The 20-Minute Workout, Turbo Sculpt, Cardio Party, and Ab Jam are all a lot of fun and Chalene does a great job of helping you to hang in there and see the workout through. She's also scheduled in water breaks through the cardio workouts which is great. I always feel like I need some water to keep my throat from getting too dry when I breathe heavily after something like that.
You can buy this program directly from BeachBody complete with a workout schedule, meal plans, and a few other neat things or you can buy just the DVDs for less at the Turbo Fit Store. I have the workout plans I can post if any of you would like to buy the DVDs only.
Try this program out, it's tons of fun, guaranteed to make you sweat and shed the pounds!

Tuesday, October 5, 2010

The Skinny (or not so skinny) on Trans Fat

                I figured it was about time to tackle the article on fats. There seems to be a lot of confusion about fats; which are good, which are bad, and why we should care. I’ll briefly describe the different types of fats but I mostly want to focus on the dreaded trans fats. The chemical make-up of these different fats can explain why some are good and some are bad. One of the main things I want you to take away from this is that not all fats are bad and that you do need those good fats.
                Unsaturated fats are broken up in two categories: monounsaturated fat, and polyunsaturated fat. Monounsaturated fats are really oils. They are liquids at room temperature but they become slightly more solid or cloudy when put in the refrigerator. Studies have shown that when a person substitutes the saturated fat in their diet with monounsaturated fat, their blood cholesterol is lowered. This means that monounsaturated fats are good for you. Polyunsaturated fats cannot be produced by your body which means you can only get them from your diet. These fats are liquid at room temperature as well as when refrigerated. These fats do lower your blood cholesterol and are considered to be heart healthy. One of the common polyunsaturated fats a lot of people use are fish oils, often taken as a supplement. In short, unsaturated fats are good for you, and polyunsaturated fats can only be obtained through diet.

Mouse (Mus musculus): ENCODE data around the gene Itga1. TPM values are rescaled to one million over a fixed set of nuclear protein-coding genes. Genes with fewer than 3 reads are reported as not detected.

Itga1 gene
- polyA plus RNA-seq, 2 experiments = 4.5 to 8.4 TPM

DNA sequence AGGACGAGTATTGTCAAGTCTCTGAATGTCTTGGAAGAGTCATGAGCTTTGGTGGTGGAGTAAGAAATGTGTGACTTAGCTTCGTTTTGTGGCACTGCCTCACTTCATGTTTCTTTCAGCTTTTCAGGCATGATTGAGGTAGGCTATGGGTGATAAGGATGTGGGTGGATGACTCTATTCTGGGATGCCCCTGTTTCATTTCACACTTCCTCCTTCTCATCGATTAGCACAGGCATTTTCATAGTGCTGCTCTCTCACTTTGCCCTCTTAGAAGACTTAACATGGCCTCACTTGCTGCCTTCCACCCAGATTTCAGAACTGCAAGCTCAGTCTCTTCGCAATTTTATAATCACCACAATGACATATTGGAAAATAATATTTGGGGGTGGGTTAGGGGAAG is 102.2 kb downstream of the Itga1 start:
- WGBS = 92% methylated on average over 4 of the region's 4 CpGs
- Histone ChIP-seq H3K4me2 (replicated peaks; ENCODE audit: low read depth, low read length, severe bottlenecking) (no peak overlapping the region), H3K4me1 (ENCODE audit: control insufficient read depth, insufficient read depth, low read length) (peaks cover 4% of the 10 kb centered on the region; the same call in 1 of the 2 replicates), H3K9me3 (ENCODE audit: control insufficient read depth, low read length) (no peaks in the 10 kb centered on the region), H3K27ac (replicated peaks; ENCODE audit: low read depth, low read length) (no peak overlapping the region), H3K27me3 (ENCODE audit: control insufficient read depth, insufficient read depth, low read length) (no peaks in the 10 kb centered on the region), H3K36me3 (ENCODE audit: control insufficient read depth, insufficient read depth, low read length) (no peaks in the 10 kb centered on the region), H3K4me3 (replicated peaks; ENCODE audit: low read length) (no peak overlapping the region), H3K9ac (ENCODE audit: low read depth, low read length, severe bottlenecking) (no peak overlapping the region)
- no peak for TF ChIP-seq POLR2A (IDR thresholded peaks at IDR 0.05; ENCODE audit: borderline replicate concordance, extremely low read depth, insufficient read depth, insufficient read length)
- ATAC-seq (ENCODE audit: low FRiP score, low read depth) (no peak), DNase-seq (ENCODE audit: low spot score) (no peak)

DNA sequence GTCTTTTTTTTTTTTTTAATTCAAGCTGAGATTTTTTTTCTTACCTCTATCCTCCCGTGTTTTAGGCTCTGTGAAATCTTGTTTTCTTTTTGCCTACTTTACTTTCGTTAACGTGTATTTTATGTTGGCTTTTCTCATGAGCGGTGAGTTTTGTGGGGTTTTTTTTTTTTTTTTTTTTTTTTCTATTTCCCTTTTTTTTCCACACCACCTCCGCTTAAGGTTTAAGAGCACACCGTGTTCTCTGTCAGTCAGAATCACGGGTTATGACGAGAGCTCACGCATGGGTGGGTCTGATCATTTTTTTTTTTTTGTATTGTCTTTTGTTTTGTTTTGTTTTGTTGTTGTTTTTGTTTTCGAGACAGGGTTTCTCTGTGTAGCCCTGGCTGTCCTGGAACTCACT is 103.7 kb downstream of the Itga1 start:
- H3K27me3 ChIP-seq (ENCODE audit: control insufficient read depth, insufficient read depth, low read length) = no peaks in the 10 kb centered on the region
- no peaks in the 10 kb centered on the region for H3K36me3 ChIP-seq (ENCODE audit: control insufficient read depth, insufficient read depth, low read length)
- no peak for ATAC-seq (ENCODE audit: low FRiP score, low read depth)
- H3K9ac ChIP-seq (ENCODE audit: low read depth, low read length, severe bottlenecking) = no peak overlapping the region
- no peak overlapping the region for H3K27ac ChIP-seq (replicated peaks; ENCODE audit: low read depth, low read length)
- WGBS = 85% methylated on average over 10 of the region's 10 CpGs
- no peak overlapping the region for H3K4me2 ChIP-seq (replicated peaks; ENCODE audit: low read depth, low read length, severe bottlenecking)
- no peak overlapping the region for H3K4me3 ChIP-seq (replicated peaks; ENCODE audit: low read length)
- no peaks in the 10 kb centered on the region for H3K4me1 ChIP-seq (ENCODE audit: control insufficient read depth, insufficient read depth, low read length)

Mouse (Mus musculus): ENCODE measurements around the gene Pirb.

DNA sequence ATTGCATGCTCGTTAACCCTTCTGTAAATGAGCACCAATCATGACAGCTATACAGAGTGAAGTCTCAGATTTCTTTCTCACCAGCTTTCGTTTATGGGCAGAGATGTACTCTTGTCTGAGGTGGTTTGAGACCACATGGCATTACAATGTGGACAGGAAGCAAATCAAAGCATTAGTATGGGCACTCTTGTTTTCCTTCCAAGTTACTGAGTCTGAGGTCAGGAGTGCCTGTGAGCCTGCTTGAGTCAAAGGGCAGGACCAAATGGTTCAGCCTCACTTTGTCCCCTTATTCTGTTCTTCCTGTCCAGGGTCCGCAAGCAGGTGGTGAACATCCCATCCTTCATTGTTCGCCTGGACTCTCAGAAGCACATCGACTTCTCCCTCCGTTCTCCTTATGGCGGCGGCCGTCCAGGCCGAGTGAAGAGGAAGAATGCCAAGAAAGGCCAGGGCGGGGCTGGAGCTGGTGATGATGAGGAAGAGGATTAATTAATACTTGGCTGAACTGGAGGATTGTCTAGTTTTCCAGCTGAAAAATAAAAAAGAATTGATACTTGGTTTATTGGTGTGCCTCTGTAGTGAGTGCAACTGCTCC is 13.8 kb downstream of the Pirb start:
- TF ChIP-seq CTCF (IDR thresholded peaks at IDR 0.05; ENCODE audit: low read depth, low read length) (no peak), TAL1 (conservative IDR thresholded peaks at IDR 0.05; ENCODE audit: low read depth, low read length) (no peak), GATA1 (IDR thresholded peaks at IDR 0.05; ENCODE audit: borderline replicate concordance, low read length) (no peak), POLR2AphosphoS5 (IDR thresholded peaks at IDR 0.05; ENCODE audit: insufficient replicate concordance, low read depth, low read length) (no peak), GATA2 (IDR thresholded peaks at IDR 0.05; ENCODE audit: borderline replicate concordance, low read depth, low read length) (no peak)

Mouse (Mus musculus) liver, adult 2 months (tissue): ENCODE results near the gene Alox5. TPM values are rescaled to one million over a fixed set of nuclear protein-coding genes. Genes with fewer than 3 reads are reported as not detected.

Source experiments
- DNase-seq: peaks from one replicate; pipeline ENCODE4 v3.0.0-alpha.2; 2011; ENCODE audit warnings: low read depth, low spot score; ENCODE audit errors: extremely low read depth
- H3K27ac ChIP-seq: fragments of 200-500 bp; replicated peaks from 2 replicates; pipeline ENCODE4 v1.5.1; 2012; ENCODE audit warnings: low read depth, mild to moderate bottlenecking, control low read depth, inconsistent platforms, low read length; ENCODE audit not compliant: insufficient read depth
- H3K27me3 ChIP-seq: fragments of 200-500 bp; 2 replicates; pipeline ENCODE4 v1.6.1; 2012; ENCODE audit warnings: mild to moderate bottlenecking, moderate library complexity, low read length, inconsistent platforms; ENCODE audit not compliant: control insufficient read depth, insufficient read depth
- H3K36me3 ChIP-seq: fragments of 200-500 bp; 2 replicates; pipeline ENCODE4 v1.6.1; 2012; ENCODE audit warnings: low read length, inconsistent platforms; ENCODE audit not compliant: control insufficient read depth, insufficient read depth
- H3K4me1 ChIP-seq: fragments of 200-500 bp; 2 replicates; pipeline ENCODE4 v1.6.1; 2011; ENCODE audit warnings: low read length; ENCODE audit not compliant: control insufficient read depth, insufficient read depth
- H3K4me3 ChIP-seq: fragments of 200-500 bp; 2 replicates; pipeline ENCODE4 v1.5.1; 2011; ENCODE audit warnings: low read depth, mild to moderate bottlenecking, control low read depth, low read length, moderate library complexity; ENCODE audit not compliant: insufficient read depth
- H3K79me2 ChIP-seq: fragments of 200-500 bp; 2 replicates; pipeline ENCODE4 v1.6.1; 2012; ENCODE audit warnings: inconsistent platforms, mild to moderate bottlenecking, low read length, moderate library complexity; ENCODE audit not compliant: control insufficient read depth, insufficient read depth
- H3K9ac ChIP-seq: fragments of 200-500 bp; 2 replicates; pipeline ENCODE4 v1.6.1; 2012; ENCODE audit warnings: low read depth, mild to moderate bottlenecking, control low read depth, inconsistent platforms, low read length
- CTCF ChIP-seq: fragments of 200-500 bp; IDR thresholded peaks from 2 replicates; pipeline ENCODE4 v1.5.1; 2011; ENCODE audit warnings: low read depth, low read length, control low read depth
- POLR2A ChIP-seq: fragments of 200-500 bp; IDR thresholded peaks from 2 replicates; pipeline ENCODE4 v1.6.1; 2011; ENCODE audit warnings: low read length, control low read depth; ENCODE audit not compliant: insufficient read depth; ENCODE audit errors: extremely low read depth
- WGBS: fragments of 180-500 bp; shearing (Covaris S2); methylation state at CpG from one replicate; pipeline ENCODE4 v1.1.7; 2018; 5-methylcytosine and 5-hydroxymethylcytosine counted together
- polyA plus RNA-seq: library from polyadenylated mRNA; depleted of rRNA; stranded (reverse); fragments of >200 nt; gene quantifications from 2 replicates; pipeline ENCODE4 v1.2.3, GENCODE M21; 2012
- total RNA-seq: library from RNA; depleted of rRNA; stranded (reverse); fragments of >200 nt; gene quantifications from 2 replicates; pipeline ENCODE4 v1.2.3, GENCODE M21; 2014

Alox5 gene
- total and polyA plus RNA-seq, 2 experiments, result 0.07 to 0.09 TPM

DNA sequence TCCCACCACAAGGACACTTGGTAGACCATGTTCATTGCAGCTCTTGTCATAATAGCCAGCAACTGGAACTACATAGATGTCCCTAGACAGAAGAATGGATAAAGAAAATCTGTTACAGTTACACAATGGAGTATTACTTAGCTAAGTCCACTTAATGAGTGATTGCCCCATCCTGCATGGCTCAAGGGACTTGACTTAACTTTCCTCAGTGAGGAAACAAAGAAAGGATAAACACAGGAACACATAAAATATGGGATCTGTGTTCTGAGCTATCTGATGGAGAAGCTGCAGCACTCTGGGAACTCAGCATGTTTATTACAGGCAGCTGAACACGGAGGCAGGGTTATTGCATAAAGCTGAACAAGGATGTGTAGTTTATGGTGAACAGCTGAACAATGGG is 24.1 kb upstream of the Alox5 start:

Saturated fats are not as good for you. You still need some saturated fat in your diet, but not much. Saturated fats have all of the hydrogen atoms they can hold. These fats come from animals and animal products and they are all solid at room temperature. If you heat up saturated fats they become liquid but as it cools, it turns back into a waxy solid. Saturated fats can be found in milk, though milk is obviously liquid. Ever notice that whole milk is much thicker and will coat your spoon but skim or fat free milk is much thinner and will not coat your spoon? Saturated fats raise your blood cholesterol, which in turn raises your risk for heart disease and stroke.
                Trans fats are the worst possible fats you could eat. Many years ago food scientists tried to come up with a way to use less saturated fats in foods without compromising taste. (Saturated fats taste good, that’s why so many of our favorite cookies and candies are high in saturated fat.) They took polyunsaturated fat and put it through a process called hydrogenation. Healthy, polyunsaturated fats were heated and had hydrogen atoms added to it. This man-made fat was called trans fat. It had the ability to be used over and over again to fry foods without going rancid and it was thought to be healthier for you because it originated from polyunsaturated fats.
                The focus of this article today is trans fat and I hope to impress upon you the seriousness of what happens when we put this into our bodies. Gram for gram, trans fat poses 10 times more risk to our health than saturated fat. Because it is a man-made fat, our body has an extremely hard time processing trans fat. In nine different (and quite large) studies, both saturated fat and trans fat were shown to decrease good cholesterol and increase bad cholesterol. However, the effect of trans fat was 2.5 times worse than the effects of saturated fat. According to Dr. Steven Aldana, “the minimum amount of trans fats a person can consume and not increase risk is zero.”